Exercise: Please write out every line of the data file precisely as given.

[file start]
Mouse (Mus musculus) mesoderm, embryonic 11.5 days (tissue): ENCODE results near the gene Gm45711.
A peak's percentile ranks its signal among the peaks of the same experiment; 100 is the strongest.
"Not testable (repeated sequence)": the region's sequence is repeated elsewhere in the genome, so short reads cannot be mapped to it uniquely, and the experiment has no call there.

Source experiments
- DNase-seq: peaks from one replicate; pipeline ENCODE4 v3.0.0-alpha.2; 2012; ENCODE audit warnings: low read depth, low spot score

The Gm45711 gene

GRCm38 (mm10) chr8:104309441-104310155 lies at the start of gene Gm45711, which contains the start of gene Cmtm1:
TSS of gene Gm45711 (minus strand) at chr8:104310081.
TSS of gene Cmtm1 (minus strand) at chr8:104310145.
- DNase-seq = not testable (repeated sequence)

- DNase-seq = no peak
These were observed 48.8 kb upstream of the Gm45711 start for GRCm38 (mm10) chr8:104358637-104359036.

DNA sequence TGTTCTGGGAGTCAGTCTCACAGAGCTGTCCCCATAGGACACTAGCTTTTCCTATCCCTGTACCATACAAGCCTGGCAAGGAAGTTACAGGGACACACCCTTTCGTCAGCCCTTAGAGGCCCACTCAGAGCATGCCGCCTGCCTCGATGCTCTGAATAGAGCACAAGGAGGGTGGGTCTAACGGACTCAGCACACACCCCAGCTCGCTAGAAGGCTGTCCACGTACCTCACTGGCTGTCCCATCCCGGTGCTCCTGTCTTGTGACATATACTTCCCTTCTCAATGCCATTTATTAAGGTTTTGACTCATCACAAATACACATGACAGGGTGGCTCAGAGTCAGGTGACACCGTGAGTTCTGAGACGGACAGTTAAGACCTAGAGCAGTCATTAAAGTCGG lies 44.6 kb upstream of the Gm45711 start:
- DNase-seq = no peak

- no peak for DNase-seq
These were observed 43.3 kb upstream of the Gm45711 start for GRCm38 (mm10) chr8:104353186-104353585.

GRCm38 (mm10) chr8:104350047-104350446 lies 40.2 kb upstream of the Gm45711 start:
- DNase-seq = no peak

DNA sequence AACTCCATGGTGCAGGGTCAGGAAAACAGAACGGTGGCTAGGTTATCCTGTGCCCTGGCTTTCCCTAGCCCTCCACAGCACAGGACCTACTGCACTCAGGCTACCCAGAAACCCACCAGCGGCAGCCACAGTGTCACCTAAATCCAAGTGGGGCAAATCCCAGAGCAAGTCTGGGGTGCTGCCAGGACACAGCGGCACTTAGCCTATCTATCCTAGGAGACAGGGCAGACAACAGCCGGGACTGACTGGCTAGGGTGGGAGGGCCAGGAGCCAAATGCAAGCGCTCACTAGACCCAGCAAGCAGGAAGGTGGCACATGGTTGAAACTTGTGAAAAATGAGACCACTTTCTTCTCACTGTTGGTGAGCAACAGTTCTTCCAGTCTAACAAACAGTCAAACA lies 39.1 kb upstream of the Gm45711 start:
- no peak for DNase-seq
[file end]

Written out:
Mouse (Mus musculus) mesoderm, embryonic 11.5 days (tissue): ENCODE results near the gene Gm45711.
A peak's percentile ranks its signal among the peaks of the same experiment; 100 is the strongest.
"Not testable (repeated sequence)": the region's sequence is repeated elsewhere in the genome, so short reads cannot be mapped to it uniquely, and the experiment has no call there.

Source experiments
- DNase-seq: peaks from one replicate; pipeline ENCODE4 v3.0.0-alpha.2; 2012; ENCODE audit warnings: low read depth, low spot score

The Gm45711 gene

GRCm38 (mm10) chr8:104309441-104310155 lies at the start of gene Gm45711, which contains the start of gene Cmtm1:
TSS of gene Gm45711 (minus strand) at chr8:104310081.
TSS of gene Cmtm1 (minus strand) at chr8:104310145.
- DNase-seq = not testable (repeated sequence)

- DNase-seq = no peak
These were observed 48.8 kb upstream of the Gm45711 start for GRCm38 (mm10) chr8:104358637-104359036.

DNA sequence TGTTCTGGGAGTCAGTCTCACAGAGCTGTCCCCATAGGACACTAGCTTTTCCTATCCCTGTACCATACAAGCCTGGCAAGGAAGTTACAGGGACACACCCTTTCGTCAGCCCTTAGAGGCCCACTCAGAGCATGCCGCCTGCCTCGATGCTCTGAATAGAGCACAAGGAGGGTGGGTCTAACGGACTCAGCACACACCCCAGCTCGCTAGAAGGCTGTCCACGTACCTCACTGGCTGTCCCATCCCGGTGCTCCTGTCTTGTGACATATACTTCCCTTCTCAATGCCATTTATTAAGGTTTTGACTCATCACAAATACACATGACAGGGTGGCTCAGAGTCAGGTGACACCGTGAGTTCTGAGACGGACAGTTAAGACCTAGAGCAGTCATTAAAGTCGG lies 44.6 kb upstream of the Gm45711 start:
- DNase-seq = no peak

- no peak for DNase-seq
These were observed 43.3 kb upstream of the Gm45711 start for GRCm38 (mm10) chr8:104353186-104353585.

GRCm38 (mm10) chr8:104350047-104350446 lies 40.2 kb upstream of the Gm45711 start:
- DNase-seq = no peak

DNA sequence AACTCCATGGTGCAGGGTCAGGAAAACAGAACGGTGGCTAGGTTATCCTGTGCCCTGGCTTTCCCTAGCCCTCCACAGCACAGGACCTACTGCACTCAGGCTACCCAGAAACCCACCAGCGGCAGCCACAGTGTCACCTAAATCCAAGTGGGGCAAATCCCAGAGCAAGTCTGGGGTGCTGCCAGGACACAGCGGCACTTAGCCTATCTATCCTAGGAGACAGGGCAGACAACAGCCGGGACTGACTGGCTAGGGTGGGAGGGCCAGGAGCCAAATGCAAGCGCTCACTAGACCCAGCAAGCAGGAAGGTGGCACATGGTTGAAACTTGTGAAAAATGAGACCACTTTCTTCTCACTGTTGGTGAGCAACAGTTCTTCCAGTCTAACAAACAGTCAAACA lies 39.1 kb upstream of the Gm45711 start:
- no peak for DNase-seq